Seven Reasons Why I’m Not Chasing Elite Status in 2018

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Not that long ago, being an elite status traveler was a significant part of my personal identity.  I was proud to display my elite status baggage tags and pull out my top tier cards.  Comparing elite status with other frequent travelers was normal conversation.

I’m not embarrassed to admit that I’ve had dozens of conversations like this one over the years:

Then again, I’m the girl who filmed this spot with CNN back in 2010:

I’ve always believed that business travelers have a unique perspective on travel.  In the past I’ve set both annual focus goals and travel goals.  Making the decision that I’m not chasing elite status is a goal as well.  But its a departure from the essence of who I thought I was.

So what changed?  That’s a good question.  I’m still traveling for work, the same way I have for the past two decades.  Its not my travel habits, and my love for travel has not dimmed, so perhaps its my individual perspective.

I’ve pondered it and identified seven reasons why I’m not chasing elite status this year (and maybe ever again).

1. Lifetime status makes travel easier

My first reason for not chasing elite status in 2018 comes from a place of pure privilege.  I don’t need to chase status because already have status.

I earned Lifetime Platinum with American Airlines a few years ago thanks to crossing the 3 million mile mark (all on travel with no credit card lift).  I’ll cross the 4 million mark in the next 18 months.  I also have Lifetime Platinum status with Starwood which in turn gives me reciprocal Platinum status with Marriott.

Because American is my primary airline and Marriott/Starwood are my primary hotel brands, I’ll always be at the minimum threshold for the key benefits I utilize in those programs.  Anything I push for beyond that gives me extra perks (easier chance at upgrades, more points) but won’t tangibly impact my ability to travel easily.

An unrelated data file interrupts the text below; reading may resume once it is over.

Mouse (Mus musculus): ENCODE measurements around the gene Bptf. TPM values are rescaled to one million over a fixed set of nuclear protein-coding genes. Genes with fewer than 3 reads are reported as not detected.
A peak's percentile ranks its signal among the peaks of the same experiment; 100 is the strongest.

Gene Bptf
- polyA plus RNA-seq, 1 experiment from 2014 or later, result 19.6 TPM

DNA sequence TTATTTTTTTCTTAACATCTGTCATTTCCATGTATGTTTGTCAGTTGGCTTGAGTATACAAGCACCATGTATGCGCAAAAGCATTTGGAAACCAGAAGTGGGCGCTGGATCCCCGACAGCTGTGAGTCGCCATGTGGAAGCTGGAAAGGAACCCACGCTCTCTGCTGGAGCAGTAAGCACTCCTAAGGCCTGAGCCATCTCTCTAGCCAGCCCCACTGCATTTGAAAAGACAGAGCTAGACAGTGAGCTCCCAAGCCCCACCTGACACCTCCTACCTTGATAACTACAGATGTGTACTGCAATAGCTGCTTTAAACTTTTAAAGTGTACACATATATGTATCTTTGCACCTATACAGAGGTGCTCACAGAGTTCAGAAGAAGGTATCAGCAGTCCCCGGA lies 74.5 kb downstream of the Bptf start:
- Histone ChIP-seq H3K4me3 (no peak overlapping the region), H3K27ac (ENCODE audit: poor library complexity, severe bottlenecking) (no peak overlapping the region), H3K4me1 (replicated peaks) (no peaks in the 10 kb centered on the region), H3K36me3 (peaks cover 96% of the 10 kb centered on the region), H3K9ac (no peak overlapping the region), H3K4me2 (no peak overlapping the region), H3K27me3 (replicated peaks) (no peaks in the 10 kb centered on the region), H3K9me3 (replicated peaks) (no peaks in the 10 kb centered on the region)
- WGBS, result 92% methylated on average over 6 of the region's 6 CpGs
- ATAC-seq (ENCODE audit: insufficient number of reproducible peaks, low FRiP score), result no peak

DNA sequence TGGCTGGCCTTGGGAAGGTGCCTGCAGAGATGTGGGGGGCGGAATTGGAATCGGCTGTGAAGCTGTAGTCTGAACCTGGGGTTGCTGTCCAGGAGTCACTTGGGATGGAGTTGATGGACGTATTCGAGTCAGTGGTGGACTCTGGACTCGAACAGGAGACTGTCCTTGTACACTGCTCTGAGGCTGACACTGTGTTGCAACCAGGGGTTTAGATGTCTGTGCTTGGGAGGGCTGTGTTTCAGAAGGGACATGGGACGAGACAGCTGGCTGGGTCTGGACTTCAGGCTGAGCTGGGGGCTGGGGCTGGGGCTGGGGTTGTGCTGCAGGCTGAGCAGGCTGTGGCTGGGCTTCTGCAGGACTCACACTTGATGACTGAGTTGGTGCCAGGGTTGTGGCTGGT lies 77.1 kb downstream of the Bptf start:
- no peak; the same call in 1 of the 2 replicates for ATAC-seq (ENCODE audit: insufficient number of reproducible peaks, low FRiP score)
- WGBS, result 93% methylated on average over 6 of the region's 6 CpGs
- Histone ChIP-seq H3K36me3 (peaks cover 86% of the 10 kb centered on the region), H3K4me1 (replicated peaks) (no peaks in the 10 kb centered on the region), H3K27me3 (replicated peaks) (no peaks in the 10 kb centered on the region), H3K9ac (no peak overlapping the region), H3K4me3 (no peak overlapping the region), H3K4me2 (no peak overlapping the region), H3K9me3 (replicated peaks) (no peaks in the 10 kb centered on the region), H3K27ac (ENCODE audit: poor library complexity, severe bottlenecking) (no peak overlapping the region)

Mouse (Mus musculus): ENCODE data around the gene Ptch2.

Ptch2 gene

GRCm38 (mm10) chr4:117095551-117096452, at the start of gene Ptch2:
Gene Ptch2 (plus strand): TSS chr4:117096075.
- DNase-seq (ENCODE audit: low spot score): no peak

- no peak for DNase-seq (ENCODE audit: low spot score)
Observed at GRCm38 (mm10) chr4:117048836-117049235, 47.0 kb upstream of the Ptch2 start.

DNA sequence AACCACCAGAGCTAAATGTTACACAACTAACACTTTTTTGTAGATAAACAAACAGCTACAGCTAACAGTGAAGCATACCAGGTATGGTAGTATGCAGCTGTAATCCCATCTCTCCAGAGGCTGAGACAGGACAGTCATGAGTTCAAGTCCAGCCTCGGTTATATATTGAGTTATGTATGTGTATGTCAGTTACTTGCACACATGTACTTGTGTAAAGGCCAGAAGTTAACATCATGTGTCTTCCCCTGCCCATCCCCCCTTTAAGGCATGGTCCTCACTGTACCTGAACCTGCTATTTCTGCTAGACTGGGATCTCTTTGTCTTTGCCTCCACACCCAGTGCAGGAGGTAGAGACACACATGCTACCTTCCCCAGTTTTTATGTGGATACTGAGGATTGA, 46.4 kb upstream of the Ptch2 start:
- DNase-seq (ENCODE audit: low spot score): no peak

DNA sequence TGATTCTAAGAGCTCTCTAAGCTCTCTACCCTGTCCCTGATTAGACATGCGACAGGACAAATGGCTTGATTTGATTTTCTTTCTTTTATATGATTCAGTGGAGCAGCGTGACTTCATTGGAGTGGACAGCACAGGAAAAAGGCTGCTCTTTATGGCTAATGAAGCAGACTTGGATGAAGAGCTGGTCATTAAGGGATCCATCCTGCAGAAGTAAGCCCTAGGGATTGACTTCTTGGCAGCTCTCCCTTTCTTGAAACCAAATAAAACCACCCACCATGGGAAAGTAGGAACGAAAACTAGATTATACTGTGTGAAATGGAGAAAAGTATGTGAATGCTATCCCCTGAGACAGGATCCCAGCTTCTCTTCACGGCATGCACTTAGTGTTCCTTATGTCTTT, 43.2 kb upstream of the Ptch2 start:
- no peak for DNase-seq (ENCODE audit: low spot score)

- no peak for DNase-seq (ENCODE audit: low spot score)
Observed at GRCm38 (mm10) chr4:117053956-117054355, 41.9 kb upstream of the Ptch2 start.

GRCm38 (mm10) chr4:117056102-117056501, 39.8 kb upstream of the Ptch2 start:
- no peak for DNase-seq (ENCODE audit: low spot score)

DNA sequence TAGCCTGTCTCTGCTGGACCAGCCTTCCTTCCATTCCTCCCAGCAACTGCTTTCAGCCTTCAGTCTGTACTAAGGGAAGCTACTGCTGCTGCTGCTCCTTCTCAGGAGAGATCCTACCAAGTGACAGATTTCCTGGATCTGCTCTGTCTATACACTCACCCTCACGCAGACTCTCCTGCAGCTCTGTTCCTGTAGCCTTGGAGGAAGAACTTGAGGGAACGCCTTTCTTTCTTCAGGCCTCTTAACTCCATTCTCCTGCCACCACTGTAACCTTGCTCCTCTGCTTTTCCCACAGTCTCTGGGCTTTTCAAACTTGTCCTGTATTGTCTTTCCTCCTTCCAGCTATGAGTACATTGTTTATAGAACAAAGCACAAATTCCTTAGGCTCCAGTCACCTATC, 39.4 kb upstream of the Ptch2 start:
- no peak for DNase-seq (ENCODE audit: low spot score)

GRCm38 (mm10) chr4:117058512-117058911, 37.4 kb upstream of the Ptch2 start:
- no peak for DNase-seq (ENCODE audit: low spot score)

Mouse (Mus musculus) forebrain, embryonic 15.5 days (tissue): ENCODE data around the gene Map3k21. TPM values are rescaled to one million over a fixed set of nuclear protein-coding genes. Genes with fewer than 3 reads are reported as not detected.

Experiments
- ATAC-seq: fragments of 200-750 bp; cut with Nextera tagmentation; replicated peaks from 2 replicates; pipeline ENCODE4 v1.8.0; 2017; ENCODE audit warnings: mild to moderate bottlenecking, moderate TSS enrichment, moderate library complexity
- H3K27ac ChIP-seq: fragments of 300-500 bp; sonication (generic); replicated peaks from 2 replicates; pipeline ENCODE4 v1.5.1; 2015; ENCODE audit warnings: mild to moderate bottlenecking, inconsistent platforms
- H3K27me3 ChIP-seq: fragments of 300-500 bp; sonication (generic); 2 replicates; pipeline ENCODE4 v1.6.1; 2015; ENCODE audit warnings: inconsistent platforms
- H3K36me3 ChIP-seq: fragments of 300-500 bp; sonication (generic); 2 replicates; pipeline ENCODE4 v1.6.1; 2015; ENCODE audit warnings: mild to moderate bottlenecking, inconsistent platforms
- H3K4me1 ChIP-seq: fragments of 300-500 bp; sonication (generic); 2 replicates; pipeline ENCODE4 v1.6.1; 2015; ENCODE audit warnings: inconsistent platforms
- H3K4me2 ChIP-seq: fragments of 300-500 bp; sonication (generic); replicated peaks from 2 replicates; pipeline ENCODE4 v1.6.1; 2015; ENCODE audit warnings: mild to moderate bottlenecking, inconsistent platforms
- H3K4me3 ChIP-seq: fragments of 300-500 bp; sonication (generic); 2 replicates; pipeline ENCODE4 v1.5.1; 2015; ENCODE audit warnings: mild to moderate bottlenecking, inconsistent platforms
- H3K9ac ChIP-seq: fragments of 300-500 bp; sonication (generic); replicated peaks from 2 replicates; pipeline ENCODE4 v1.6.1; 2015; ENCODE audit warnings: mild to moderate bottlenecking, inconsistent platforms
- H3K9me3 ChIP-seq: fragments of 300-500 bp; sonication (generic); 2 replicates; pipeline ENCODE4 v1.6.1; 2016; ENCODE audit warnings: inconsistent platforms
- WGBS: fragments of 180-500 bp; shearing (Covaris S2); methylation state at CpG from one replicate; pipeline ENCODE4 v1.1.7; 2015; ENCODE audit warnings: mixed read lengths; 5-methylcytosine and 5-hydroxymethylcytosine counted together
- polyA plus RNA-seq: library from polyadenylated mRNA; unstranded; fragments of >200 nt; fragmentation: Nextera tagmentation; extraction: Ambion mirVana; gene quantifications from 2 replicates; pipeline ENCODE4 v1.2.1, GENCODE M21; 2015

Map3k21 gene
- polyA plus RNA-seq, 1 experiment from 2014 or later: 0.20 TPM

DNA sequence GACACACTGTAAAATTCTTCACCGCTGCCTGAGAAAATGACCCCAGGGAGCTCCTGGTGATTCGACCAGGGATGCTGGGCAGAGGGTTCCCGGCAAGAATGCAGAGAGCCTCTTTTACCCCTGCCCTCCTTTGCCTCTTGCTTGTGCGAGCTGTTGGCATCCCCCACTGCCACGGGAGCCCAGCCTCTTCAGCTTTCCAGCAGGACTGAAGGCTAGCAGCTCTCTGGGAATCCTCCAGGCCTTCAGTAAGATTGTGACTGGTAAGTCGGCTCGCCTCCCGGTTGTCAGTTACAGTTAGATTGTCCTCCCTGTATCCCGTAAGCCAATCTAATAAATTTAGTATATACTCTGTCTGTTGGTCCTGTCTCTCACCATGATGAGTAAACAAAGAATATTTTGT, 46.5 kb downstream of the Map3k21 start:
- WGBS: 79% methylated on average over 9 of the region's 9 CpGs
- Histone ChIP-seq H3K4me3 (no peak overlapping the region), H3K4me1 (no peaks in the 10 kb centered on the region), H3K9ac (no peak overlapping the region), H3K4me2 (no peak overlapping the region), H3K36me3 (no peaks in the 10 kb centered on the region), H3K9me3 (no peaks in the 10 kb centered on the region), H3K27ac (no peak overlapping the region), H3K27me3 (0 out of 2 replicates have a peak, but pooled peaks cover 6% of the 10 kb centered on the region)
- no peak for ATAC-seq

2. Someone moved my cheese

Frequent travelers have felt a bit like Charlie Brown the last couple of years with Lucy moving the football.  Only rather than Lucy, it has been the programs themselves.  Hyatt altered the program so much that it was no longer worth it for me to chase top tier status.  Airline programs have devalued benefits to the point where the extra effort may no longer be worth it.

If programs want me to chase after something, they need to make it worth my while with tangible benefits that I want.

3. If I want it, I’ll pay for it

The reality is, I can buy a lot of the things I got with status without the hassle of trying to obtain an specific level of spend or travel.

First class up-fares are often not that expensive, especially when I consider my billable rate and my ability to work on the plane.  I’m happy to pay $100-200 out of pocket to upfare if it means I can avoid 3-4 hours of extra work on the weekend.  Buying back my own productivity is worth it for me, especially as seats become smaller and pitches narrower.

Staying in a boutique hotel with no brand affiliation often comes with perks that I won’t get at the local variant of a chain hotel.  I have come to value the experience more than the points.

4. Less is more

My 2017 focus was on less.  Less clutter in my life, less filler on my calendar, less unnecessary drama.  Trying to accumulate extra flights or stays was the antithesis of this.